Wharton's Marshall Meyer, NYU's Thomai Serdari and Carlos Torelli from the University of Illinois at Urbana-Champaign discuss the Dolce & Gabbana boycott in China.

Italian fashion house Dolce & Gabbana is trying to clean up a public relations mess in China that could cost the company hundreds of millions. In November, the luxury brand launched three ads on the Chinese social media network Weibo to promote its Shanghai runway show. The videos depict an Asian woman wearing a D&G cocktail dress, trying to eat pizza margherita, an oversized cannoli and spaghetti pomodoro using chopsticks. A male voice in Mandarin presents the videos, saying, “Welcome to the first episode of ‘Eating with Chopsticks’ by Dolce & Gabbana,” while the model stabs at the food. “Is it too big for you?” the narrator mocks when the woman tries to pick up the giant cannoli.

The ads were viewed as disrespectful, racist, sexist and stereotypical, prompting a swift backlash from Chinese consumers, celebrities, media and even the government. Retailers and online sites dumped D&G products as founders Domenico Dolce and Stefano Gabbana scrambled to save face. They removed the videos within 24 hours, but more trouble followed when a Chinese fashion blogger shared a screen shot of an Instagram conversation in which Gabbana apparently called China a “country of [poop emojis]” among other insults. (Gabbana subsequently claimed his account had been hacked.)

The founders issued a personal apology video in which Gabbana said, “We will never forget this experience, and it will definitely never happen again.” But the mea culpa wasn’t enough to defuse the backlash, and the Shanghai show was canceled.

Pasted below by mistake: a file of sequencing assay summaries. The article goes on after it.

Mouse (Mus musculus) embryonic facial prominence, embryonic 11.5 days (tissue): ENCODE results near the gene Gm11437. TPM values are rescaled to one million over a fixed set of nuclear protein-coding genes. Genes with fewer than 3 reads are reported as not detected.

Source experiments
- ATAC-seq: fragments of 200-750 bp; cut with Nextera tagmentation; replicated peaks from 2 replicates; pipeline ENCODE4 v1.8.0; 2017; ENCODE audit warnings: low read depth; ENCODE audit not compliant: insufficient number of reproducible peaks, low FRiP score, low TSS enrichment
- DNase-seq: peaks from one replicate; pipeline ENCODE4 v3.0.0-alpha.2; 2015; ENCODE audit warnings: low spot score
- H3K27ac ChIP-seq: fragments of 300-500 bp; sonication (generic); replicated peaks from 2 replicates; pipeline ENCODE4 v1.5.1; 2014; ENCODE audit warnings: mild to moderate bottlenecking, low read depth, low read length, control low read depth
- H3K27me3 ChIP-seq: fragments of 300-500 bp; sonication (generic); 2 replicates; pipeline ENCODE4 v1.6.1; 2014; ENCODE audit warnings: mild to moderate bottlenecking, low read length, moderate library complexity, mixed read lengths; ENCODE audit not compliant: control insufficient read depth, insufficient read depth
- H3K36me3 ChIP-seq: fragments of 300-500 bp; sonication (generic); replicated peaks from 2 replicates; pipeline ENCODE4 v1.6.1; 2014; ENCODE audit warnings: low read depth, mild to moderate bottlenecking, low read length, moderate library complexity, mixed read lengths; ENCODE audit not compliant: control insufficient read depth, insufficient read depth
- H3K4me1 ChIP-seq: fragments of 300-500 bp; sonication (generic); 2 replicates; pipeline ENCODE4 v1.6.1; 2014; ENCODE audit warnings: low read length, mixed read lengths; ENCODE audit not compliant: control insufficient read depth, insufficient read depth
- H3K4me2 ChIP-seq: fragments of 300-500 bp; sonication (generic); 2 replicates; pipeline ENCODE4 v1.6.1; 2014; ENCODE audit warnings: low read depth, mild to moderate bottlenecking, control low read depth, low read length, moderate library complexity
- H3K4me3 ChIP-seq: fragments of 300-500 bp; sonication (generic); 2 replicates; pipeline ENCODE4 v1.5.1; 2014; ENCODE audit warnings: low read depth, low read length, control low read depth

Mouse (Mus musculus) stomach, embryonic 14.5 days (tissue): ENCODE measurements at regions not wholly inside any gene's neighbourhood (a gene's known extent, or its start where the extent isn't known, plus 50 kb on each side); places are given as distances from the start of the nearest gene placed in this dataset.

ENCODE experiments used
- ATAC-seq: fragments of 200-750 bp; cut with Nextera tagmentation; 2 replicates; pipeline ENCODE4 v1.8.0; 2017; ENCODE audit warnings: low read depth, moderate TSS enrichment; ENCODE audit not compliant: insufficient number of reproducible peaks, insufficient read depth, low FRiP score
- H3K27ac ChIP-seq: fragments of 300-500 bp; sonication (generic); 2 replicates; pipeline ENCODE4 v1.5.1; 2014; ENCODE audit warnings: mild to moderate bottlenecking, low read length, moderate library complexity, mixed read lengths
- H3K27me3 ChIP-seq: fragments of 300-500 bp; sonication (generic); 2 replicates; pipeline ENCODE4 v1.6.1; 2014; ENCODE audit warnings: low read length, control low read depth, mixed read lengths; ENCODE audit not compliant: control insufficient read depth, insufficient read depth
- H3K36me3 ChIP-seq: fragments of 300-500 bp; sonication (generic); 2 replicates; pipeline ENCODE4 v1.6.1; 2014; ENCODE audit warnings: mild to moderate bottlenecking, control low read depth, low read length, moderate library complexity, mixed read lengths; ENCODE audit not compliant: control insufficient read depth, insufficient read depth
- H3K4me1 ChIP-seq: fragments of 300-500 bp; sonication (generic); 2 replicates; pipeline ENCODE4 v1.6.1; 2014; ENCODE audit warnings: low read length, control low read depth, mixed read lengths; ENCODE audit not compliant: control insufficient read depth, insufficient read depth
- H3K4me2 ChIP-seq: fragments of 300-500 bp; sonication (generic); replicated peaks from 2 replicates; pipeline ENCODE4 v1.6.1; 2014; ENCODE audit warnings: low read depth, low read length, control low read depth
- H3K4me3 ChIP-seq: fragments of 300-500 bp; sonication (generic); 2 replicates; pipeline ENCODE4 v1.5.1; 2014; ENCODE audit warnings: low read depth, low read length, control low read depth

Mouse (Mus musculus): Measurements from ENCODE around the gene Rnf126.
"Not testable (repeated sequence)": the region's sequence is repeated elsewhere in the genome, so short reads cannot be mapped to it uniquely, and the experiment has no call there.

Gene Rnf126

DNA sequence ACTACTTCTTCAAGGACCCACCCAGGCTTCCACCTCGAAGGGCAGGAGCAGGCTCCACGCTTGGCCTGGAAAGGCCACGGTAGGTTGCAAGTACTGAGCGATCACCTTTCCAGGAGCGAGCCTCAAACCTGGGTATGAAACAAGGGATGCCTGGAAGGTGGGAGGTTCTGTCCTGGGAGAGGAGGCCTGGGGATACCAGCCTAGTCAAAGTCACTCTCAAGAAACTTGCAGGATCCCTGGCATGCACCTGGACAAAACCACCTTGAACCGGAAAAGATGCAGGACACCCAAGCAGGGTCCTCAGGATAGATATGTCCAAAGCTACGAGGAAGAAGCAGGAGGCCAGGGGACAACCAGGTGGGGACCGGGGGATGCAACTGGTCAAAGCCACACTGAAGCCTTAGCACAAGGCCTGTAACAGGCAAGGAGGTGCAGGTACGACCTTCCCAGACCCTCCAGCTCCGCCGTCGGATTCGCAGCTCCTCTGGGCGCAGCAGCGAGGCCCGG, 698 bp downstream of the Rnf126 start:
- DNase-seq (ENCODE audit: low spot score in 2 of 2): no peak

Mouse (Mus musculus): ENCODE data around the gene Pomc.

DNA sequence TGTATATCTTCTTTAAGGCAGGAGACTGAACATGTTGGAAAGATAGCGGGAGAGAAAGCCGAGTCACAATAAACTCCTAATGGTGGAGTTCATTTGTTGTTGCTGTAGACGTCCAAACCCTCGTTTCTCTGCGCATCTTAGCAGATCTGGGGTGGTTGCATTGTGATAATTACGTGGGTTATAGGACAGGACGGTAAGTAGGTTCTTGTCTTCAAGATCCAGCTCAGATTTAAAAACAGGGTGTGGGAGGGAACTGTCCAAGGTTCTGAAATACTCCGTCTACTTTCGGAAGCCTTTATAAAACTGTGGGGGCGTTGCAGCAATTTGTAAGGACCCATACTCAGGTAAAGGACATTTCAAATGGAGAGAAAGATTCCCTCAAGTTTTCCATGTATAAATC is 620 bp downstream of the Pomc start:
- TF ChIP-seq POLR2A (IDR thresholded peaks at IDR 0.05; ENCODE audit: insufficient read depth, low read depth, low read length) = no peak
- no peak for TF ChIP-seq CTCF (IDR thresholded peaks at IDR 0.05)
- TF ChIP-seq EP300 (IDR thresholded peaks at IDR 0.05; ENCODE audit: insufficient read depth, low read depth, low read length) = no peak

The incident has been a blow to the company, although it remains unclear just how much it will lose from the boycott or how it will affect the overall health of the brand. The company posted revenue of 1.29 billion euros in the fiscal year ended March 31, 2018, of which 25% came from the Asia-Pacific region, according to Business Insider Italia. The controversy does illuminate the issue of cultural sensitivity in an increasingly global marketplace. China, with its burgeoning economy, accounts for one-third of spending on luxury goods worldwide, according to a study by Bain consultancy.

The Knowledge at Wharton radio show on Sirius XM invited three experts to discuss the D&G dilemma. Marshall W. Meyer is a Wharton emeritus professor of management who specializes in China; Thomai Serdari is an adjunct professor at New York University’s Stern School of Business and a luxury branding strategist; and Carlos Torelli is a business administration professor at the University of Illinois at Urbana-Champaign. Following are key takeaways from their conversation.